This is a popular question among pool owners who are sick and tired of having to go through all the winter pool maintenance steps every year, then get rid of all that nasty algae buildup come spring or summer when you want to use that amazing swimming pool once again.
But is there another way…?
YES! There’s actually quite a bit of information available. Here’s what you need to know about winter pool maintenance to enjoy your wonderful investment year-round:
Do I really need Winter Pool Maintenance if I live in Texas?
It’s definitely wise to prepare your pool for winter, even when you live somewhere as warm as Texas. Consider it a form of “protecting your investment.”
First off, you must decide what level of winterization you wish to employ regardless of keeping it open or draining it. After all, cooler temperatures or worse, a potential overnight freeze could cost a lot in potential repairs both to the pool equipment and the pool itself. Basic winter pool maintenance will protect your investment, regardless of how open or closed your pool is.
To keep an open pool in winter… or not
Here are several reasons you may want to keep the pool open throughout the winter.
The sound of flowing water is quite relaxing. Even more so in the winter when there might be snow on the ground.
If you have a powerful enough pool heater, you might risk a dip in the outside air.
Spring Clean Up
Instead of waiting until May to open the pool (and giving the algae plenty of time to grow in the early spring months) leaving it open year-round will significantly reduce the amount of buildup and staining that would occur under normal winterized conditions.
Winter Pool Maintenance
Here are a few of the more basic things to remember if you plan on keeping the pool open for the winter:
The Importance of the Water Line
Keeping a clean water line around the pool is vital to keeping bacteria growth and frost down. The right brush and chemicals are important—more so during the winter months than at any other time since the pool will likely be used much less.
The Importance of Pumps and Vacuums During Winter
If you plan on leaving the pool uncovered, it’s recommended that you keep a weekly brush and vacuum routine. The more trees you have, the more leaves in your yard.
The Importance of Pool Covers
Sheltering your pool even during the coldest temperatures will reduce the amount of debris, insects, and cleanup work for later. A floating solar cover would also be a good alternative if you wish to pull the cover off quickly.
Hiring a Professional Cleaning Service
The professional staff at Flower Mound Pool Care and Maintenance provide weekly pool maintenance, equipment repair and upgrade, and pool remodels. They proudly service Argyle, Carrollton, Coppell, Corinth, Double Oak, Flower Mound, Highland Village, Lake Dallas, Lantana, Lewisville, Plano, McKinney, and Frisco.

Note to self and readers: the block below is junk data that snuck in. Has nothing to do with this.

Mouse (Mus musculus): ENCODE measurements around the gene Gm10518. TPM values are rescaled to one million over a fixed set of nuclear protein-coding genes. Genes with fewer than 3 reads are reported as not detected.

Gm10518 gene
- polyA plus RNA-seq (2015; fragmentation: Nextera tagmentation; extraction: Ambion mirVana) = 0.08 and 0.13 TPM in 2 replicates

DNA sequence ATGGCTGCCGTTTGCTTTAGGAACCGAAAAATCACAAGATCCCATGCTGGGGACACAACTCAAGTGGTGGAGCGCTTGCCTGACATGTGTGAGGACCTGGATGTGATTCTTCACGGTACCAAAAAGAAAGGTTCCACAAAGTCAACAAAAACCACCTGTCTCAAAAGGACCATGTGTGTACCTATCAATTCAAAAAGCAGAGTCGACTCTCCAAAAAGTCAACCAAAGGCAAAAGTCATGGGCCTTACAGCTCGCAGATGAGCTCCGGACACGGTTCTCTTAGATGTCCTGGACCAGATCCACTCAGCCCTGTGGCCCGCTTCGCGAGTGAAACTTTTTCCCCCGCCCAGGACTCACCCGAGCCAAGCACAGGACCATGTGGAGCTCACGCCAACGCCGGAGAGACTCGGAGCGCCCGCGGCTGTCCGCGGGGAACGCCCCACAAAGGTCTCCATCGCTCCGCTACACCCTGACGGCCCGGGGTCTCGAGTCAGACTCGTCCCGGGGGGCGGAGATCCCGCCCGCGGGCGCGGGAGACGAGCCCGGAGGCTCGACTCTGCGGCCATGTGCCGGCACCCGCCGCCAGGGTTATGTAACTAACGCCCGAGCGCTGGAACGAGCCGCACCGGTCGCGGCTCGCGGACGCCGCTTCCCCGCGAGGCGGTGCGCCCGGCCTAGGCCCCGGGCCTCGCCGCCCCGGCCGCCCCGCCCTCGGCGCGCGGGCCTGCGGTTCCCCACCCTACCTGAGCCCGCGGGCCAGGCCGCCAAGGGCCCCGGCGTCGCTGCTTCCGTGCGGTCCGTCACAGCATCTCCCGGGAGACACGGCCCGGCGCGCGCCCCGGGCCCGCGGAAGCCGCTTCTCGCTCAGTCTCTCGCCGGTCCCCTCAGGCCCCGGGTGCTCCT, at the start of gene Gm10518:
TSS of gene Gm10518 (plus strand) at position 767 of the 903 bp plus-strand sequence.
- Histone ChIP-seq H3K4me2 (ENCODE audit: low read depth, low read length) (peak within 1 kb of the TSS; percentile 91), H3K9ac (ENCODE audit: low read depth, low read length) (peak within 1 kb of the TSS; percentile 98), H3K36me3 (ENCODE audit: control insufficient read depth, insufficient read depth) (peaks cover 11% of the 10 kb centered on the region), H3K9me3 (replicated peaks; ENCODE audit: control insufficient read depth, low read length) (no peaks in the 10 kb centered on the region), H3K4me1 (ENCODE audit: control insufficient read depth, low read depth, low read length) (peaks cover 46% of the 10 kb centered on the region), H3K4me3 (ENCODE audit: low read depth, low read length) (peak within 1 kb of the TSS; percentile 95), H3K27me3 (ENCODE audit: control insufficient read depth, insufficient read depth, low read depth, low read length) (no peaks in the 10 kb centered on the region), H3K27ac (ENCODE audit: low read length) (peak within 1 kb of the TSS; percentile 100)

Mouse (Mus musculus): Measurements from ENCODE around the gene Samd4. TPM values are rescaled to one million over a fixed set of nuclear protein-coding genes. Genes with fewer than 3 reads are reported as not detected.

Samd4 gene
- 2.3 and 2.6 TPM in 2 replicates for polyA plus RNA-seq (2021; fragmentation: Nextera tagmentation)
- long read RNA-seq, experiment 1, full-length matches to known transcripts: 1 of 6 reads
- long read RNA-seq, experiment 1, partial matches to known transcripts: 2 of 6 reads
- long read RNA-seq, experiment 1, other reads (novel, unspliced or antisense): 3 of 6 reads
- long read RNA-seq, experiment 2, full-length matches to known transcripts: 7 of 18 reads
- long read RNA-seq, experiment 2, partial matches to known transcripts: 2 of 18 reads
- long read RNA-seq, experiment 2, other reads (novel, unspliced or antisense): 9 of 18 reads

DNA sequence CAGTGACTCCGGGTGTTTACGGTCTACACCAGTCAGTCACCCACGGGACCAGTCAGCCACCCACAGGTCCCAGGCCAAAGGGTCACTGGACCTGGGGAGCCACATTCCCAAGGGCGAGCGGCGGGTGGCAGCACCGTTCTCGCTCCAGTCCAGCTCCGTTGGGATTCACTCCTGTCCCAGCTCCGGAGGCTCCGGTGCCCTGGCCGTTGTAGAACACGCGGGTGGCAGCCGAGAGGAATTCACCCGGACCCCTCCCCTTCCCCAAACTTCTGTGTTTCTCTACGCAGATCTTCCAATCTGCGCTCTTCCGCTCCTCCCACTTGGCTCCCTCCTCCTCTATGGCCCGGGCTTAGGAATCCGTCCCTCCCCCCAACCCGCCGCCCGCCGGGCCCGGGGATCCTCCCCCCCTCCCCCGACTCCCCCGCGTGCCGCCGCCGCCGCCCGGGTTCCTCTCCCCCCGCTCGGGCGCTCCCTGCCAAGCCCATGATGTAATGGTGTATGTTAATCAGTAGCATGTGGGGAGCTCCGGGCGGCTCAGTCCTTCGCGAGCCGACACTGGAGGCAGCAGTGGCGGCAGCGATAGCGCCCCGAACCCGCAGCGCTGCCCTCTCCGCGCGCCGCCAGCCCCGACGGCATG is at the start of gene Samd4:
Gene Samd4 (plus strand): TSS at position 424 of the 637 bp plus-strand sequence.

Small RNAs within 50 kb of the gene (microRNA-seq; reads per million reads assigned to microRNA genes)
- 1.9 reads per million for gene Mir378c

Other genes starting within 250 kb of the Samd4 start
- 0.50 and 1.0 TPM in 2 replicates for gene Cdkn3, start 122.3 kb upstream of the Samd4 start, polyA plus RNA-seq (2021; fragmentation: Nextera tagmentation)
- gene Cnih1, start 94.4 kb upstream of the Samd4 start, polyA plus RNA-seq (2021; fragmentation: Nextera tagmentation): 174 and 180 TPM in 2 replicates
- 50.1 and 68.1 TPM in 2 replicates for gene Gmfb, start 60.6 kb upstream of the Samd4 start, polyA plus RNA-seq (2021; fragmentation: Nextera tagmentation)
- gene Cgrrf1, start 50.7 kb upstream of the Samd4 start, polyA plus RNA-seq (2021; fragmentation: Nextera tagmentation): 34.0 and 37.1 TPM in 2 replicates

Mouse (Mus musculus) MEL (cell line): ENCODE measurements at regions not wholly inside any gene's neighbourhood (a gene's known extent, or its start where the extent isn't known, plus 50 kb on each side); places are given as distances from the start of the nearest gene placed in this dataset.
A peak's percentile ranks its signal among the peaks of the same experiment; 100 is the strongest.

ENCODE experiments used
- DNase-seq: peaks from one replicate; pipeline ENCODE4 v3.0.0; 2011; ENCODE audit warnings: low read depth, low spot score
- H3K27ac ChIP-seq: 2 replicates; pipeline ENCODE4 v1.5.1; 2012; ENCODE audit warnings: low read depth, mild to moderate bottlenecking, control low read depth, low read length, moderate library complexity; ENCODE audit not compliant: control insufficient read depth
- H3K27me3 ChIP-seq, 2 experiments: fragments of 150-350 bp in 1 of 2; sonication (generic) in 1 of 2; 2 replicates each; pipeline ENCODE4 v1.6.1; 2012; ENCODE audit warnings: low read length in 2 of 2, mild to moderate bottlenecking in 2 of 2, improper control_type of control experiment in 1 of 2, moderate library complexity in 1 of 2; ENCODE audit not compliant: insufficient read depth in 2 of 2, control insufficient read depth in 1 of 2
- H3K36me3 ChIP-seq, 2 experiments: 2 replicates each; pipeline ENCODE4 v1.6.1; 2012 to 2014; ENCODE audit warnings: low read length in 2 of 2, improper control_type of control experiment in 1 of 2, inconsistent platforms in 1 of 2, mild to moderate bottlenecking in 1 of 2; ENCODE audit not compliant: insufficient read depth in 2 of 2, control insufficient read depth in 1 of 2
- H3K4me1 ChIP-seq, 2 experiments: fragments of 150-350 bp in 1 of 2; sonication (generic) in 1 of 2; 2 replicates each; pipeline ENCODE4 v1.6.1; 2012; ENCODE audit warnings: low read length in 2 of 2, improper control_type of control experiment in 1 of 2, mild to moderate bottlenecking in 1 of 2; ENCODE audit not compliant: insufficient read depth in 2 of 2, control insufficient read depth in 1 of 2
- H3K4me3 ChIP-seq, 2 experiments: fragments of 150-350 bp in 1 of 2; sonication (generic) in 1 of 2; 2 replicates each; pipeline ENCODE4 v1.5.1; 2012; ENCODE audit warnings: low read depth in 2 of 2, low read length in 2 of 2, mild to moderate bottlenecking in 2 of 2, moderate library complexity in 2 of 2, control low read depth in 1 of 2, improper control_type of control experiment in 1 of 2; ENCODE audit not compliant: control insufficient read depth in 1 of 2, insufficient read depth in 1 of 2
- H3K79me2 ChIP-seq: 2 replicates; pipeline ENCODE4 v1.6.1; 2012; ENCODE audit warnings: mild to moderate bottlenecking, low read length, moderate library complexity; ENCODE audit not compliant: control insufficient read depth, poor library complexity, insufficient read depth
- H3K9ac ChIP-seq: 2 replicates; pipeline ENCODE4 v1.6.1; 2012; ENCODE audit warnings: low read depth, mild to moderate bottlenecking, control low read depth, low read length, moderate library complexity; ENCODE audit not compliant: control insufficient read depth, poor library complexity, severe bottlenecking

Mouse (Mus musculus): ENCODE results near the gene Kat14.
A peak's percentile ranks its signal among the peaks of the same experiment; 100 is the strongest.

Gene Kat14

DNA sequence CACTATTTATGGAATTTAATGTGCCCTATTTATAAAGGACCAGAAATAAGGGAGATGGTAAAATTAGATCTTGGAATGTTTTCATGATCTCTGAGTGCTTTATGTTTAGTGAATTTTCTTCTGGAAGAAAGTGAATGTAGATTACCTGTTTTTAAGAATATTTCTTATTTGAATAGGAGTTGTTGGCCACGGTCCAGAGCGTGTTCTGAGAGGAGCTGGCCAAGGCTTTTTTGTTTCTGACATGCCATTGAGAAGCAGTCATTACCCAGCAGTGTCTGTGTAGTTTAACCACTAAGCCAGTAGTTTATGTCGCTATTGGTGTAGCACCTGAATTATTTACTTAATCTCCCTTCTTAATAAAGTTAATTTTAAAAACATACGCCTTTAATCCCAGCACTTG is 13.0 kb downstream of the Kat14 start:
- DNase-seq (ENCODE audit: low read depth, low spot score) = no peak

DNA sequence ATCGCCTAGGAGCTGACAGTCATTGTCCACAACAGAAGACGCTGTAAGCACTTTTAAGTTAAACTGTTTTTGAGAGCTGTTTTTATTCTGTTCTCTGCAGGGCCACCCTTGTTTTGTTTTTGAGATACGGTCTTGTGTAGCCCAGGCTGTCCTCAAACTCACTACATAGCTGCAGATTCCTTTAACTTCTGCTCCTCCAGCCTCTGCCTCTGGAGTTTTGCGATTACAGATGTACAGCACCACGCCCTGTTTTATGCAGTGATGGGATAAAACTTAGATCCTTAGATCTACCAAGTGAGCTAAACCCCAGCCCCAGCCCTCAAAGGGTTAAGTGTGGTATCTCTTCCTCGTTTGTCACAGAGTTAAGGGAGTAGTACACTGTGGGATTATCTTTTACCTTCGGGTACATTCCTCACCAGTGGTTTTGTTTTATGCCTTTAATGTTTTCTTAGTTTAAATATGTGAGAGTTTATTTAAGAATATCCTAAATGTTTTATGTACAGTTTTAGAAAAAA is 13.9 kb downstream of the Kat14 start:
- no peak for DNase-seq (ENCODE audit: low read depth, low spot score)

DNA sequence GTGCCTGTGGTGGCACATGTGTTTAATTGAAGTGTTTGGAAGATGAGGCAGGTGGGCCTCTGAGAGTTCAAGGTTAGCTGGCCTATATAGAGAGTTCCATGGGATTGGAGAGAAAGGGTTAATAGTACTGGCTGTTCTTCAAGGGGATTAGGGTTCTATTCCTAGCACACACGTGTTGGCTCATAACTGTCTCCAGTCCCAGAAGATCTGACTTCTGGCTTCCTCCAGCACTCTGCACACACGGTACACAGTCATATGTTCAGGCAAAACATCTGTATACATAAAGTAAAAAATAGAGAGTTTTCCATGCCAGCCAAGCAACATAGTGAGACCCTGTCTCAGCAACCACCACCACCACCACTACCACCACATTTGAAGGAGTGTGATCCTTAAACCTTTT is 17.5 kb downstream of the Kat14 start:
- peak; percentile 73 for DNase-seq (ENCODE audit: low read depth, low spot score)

Flower Mound Pool Care & Maintenance (214) 995-3556
Helpful Accessories and Addons
Most pool controller systems have the ability to have a freeze sensor installed. They can be purchased for around $50, a small investment for the peace of mind that they provide. There are two varieties: The common ones use only air temperature sensors, but there is a second kind which also uses a water temperature sensor. Some controllers also feature built-in sensors. Feel free to ask your maintenance person about add-ons and accessories to make your life easier.
For added protection, you can wrap the exposed above-ground piping with heating cables. While they may not completely protect the pool, they will buy you some time in the event of a pump failure, or simply forgetting to turn the pumps on.
While normally nothing to be worried about, the first few surface inches of the pool will likely freeze solid. An alternative is to use a floating pond heater which may mitigate this issue depending on the size of the pool and number of floating heaters.
Other Potential Concerns
Water features (waterfalls, deck jets, wall fountains, cascades, etc) should be kept running otherwise the pipes may freeze and potentially burst or damage the valves at the manifold. This also adds an electrical cost for the secondary pump. The other option is to winterize those pipes only, and keep the rest of the system operational.
Imagine it: The absolute worst-case scenario: Mother nature dumps a bunch of snow and the power goes out. Now you have a big problem on your hands. The water in the piping could freeze, damaging valves, impellers, and the pumps themselves. It’s best to drain the pumps and filters, and if possible, winterize the entire pool.
It can cost a few extra hundred dollars for the continued winter use of the pumps, even though employing slow-speed settings. If the temperatures drop dramatically, the slow-speed settings may turn off, using the full power of the pumps and thus increasing costs further.
Another added cost that a lot of people tend to forget is running a pool heater. Colder temperatures mean more power.
Salt Water Chlorination
Saltwater chlorination systems cease to function below 60 degrees Fahrenheit. Fortunately, algae growth slows significantly below 60 and nearly ceases below 40. While not a big deal, other methods of sanitation may be necessary.